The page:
Figure 4 also illustrates one common priority that both the utility and the city share – restore service as quickly as possible. The quickest method to stop a leak is to repair an isolated section without replacing the entire failed segment of water main (i.e. from ‘bell-to-bell’). What is left behind is depicted in Figure 5, each side of the patched (repaired) section continues to age in place. That is, a symptom is cured by repairing the failure, but the disease remains. This hurried approach ignores a significant consequence that all cities will face when choosing the ‘repair’ side in the repair vs replace debate . And, the repair choice will continue to be made until the 'true costs' are better defined. A quick repair leaves a series of weak links that culminate to create a long-term risk of major disruption to city-life. This quick repairing results in a patchwork of remaining vulnerable, and potentially Hazardous, Older Weak-Links (HOWL) across the city that only fosters continued asset failures. As a system is only as resilient as the weakest link, this is a form of 'technical debt'. HOWL is depicted on Figure 5.
For example, the Los Angeles Department of Water and Power (LADWP) communicates with the city that its potable water system experiences an average of three water main breaks per day. But, LADWP might not communicate the potential consequences of a water system that, by 2030, will have 90 percent of its water mains (6,800 miles of the total 7,600 miles) exceeding the AWWA recommended service-life. While most water main breaks are barely noticed, others are very significant and the city does not have a KPI quantifying how disruptive one break might be over another.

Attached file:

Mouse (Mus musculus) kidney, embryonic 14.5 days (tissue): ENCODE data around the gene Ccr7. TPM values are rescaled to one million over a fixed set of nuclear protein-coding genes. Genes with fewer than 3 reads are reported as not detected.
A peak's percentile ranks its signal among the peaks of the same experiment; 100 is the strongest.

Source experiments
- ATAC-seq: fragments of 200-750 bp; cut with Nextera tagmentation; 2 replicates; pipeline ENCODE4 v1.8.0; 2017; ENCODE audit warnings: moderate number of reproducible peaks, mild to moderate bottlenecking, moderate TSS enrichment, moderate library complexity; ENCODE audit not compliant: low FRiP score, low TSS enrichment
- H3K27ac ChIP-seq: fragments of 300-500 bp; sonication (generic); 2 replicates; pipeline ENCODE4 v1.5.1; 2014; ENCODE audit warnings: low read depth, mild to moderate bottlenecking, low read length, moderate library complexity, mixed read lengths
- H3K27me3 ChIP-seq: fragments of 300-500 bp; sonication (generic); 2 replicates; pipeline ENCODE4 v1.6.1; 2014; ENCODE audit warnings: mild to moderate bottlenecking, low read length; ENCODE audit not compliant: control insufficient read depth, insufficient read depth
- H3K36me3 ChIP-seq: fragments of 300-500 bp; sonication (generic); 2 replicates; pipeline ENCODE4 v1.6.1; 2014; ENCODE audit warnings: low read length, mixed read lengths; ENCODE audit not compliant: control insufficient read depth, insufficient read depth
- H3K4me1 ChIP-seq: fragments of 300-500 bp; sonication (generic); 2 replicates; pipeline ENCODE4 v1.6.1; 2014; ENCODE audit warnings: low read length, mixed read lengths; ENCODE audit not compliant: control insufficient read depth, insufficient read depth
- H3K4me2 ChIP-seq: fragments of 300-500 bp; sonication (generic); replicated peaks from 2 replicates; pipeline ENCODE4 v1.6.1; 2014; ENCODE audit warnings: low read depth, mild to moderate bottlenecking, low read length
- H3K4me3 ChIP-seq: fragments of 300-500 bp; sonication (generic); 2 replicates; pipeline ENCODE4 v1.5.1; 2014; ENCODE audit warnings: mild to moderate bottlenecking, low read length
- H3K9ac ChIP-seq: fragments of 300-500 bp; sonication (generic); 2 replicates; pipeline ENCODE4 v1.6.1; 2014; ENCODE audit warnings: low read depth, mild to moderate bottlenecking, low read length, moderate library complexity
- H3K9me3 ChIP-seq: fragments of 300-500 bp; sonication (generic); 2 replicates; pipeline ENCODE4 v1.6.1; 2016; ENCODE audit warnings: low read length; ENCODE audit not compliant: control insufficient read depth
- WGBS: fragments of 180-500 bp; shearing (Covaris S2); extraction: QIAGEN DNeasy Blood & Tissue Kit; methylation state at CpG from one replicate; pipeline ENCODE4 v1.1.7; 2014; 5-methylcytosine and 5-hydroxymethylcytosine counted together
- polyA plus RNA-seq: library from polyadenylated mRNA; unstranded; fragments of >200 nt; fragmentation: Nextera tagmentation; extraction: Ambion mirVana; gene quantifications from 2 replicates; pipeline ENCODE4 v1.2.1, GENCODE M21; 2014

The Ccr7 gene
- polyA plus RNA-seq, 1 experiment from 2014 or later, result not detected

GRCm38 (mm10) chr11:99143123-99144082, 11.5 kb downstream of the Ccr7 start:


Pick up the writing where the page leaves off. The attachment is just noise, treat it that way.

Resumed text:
Here, we introduce two sites within Denver, Colorado that we plan on developing as case studies to illustrate HOWL. Site 1 is located near the corner of West 29th Street and Zuni Street where, on January 28th, 2017, a 130-year-old, 24” diameter water main broke a short-distance from where the main broke the previous year. To add to the frustration of this one neighborhood, the same location suffered yet a third break on July 5th, 2017. These breaks resulted in flooded basements, closed streets, and closed highway lanes. Downstream and across an interstate highway, a parking lot and complete lower level of a commercial building was flooded in chest-deep water. Finally, after three consecutive breaks at the same location, this segment of main was completely replaced. The disruption and costs experienced by the residents, businesses, and repurposed city personnel have not been quantified – these are indirect costs from the utility’s perspective. Site 2 is located near the massively busy intersection of Colorado Blvd and Mississippi where a water main break occurred on August 8th, 2019 and shut down the road for several hours during weekday commuting. Another water main break occurred near the same location on August 29th, 2019. These breaks were preceded by events in January 2019 and January 2016 at the same location that shut down Colorado Blvd for more than 24 hours. The approach to determining whether these sites are ‘disruptive’ and what indirect costs were paid are the topics covered in Parts 2 and 3 of this blog series.